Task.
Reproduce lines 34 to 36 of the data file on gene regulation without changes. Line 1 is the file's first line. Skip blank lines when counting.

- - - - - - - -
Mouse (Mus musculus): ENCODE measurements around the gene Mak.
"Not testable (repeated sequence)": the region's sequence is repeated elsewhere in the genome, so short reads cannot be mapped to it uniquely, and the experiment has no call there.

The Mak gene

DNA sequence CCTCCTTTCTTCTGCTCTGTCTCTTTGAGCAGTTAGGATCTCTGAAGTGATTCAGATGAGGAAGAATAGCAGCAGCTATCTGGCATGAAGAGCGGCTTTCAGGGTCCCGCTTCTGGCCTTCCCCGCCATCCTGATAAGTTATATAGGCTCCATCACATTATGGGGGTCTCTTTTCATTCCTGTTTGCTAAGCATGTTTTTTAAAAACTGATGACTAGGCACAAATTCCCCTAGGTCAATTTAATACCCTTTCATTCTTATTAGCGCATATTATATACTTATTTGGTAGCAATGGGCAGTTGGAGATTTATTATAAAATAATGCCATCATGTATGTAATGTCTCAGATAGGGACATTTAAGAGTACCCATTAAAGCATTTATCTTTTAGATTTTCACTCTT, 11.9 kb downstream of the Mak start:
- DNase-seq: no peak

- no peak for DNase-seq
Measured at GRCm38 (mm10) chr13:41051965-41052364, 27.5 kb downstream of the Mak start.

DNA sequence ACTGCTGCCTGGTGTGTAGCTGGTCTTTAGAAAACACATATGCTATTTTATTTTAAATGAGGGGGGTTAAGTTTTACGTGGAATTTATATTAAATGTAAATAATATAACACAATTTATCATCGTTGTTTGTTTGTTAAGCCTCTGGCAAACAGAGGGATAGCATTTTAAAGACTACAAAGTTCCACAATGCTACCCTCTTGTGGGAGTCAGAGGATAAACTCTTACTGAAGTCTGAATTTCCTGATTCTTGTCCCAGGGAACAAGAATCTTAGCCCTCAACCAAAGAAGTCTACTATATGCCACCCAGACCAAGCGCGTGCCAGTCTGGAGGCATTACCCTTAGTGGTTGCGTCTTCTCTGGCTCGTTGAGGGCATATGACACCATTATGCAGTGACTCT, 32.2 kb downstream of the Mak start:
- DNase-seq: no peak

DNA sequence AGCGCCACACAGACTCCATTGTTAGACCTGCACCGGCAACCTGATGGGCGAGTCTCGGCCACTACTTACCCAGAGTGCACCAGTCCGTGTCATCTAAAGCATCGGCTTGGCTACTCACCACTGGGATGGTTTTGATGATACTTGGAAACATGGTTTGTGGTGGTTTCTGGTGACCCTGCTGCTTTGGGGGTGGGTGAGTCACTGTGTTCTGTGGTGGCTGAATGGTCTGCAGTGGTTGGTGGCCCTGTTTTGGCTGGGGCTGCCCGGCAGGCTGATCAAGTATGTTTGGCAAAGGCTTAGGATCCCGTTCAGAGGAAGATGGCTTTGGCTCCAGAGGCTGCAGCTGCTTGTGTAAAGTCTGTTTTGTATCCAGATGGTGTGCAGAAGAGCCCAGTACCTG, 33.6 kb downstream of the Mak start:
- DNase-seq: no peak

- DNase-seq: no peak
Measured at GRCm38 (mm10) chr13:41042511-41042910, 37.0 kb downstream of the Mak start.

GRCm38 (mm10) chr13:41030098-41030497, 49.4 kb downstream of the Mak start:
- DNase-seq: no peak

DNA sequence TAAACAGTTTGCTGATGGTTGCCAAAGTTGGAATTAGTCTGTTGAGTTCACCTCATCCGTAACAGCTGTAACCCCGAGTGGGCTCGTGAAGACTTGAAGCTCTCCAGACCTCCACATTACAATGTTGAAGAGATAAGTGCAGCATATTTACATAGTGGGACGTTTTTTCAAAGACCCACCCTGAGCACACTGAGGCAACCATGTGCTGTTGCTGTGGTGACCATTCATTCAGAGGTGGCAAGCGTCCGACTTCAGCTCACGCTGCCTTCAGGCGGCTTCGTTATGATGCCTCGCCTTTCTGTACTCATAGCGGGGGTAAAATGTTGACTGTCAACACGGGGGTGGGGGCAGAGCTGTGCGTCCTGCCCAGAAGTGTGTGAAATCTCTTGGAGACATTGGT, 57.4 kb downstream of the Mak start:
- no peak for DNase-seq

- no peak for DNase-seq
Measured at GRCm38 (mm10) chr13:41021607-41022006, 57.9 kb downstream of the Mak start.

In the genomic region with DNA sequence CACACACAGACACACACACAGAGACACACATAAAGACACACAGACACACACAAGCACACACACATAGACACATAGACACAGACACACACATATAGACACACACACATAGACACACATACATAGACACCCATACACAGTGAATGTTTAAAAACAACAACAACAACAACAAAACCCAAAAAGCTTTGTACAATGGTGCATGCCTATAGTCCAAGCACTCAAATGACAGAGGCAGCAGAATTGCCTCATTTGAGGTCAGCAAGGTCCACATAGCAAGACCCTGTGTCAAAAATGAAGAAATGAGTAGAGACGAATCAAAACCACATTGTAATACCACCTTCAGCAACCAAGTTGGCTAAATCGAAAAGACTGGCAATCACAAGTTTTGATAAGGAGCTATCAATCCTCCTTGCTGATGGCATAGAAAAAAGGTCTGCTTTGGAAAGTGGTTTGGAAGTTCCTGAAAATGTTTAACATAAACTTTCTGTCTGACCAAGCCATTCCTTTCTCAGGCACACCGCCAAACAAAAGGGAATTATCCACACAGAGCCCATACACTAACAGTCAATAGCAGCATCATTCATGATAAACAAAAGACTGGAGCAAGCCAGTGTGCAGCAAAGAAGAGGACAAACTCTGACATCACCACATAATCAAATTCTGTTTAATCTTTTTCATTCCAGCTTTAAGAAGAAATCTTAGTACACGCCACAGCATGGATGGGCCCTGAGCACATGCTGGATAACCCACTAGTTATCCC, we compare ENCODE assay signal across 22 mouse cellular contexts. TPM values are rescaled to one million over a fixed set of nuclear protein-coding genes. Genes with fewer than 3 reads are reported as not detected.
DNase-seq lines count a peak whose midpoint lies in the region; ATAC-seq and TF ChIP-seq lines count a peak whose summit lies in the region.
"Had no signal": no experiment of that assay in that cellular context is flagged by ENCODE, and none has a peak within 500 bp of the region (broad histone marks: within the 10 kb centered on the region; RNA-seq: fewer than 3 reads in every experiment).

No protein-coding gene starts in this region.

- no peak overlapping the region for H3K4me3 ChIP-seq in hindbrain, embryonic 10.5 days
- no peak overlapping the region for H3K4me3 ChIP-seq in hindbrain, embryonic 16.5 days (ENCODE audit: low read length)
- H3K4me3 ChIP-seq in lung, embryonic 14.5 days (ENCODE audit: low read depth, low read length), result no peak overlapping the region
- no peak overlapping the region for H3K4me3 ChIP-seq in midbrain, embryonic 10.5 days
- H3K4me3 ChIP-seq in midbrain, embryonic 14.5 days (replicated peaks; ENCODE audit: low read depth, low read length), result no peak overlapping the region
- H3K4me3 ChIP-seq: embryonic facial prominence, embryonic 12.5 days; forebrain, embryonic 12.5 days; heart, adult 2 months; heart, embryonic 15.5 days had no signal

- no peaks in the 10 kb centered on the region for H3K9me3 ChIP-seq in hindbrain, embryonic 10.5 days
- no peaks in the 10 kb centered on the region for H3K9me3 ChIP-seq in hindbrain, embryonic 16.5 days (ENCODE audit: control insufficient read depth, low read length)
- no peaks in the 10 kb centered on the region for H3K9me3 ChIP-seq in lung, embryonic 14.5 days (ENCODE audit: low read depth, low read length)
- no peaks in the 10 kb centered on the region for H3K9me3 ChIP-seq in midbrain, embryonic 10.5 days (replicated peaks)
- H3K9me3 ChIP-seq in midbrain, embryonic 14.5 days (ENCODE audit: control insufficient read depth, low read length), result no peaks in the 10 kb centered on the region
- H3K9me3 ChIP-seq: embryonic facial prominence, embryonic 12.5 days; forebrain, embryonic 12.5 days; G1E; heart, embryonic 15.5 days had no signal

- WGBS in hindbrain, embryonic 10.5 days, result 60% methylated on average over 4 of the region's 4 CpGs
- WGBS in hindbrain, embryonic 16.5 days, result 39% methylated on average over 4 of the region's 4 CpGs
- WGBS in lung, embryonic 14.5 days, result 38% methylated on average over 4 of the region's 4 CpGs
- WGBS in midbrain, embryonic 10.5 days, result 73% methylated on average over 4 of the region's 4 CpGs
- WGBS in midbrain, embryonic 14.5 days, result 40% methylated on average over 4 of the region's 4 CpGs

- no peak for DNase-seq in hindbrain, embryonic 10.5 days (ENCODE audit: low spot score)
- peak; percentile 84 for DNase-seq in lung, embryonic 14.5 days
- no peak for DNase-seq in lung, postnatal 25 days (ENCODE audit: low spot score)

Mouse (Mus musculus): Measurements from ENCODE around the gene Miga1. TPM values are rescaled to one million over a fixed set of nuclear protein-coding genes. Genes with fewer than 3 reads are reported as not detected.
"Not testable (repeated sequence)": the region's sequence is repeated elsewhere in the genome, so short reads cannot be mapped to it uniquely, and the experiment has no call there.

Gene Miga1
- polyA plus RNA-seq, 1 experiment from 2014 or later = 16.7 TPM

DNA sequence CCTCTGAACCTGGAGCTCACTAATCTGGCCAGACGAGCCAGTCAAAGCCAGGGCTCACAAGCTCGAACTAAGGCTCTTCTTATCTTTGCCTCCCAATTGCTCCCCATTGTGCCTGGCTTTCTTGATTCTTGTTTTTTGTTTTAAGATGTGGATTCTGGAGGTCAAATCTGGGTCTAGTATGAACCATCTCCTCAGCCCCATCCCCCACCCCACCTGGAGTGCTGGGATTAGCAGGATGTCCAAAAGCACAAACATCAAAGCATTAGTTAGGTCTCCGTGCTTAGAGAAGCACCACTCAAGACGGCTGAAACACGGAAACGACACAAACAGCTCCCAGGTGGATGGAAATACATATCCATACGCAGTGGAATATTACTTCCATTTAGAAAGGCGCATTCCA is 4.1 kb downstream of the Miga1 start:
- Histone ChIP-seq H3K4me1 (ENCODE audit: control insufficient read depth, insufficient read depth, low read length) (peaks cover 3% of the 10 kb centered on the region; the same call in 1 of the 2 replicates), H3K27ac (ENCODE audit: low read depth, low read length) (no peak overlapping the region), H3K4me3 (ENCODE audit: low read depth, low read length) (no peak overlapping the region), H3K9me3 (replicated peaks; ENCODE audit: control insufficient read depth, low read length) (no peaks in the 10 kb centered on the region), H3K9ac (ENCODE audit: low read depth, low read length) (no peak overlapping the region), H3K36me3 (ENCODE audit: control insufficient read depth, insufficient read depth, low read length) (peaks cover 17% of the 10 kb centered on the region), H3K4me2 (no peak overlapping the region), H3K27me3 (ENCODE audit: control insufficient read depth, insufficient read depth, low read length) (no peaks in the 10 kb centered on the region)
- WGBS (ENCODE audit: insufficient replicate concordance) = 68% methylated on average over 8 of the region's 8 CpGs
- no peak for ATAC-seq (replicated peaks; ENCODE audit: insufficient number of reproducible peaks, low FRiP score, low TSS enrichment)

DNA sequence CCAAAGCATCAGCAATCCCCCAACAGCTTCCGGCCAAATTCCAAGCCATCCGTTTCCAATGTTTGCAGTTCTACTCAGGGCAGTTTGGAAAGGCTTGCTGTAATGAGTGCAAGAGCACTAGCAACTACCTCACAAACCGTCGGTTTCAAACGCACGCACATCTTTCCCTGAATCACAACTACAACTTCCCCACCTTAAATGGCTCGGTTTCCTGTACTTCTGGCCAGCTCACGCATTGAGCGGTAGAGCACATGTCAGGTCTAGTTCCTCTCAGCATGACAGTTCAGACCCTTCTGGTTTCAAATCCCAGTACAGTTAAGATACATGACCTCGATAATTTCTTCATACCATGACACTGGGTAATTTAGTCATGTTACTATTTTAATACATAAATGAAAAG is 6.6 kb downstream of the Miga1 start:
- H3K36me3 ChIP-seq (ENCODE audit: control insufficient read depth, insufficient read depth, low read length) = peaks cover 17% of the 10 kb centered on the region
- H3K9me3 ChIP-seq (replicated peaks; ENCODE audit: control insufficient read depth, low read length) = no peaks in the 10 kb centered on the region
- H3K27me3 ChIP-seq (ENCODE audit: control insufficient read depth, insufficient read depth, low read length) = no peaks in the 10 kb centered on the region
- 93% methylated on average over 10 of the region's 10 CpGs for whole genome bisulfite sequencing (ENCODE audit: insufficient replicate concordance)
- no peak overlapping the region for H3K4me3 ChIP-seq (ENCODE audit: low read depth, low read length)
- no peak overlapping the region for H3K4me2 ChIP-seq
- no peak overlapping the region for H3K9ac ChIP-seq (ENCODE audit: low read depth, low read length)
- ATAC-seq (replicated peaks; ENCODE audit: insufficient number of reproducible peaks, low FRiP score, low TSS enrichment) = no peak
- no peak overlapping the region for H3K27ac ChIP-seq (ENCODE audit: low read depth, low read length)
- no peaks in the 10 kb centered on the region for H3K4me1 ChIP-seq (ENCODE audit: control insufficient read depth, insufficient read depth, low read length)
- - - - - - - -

- H3K9me3 ChIP-seq in midbrain, embryonic 14.5 days (ENCODE audit: control insufficient read depth, low read length), result no peaks in the 10 kb centered on the region
- H3K9me3 ChIP-seq: embryonic facial prominence, embryonic 12.5 days; forebrain, embryonic 12.5 days; G1E; heart, embryonic 15.5 days had no signal

- WGBS in hindbrain, embryonic 10.5 days, result 60% methylated on average over 4 of the region's 4 CpGs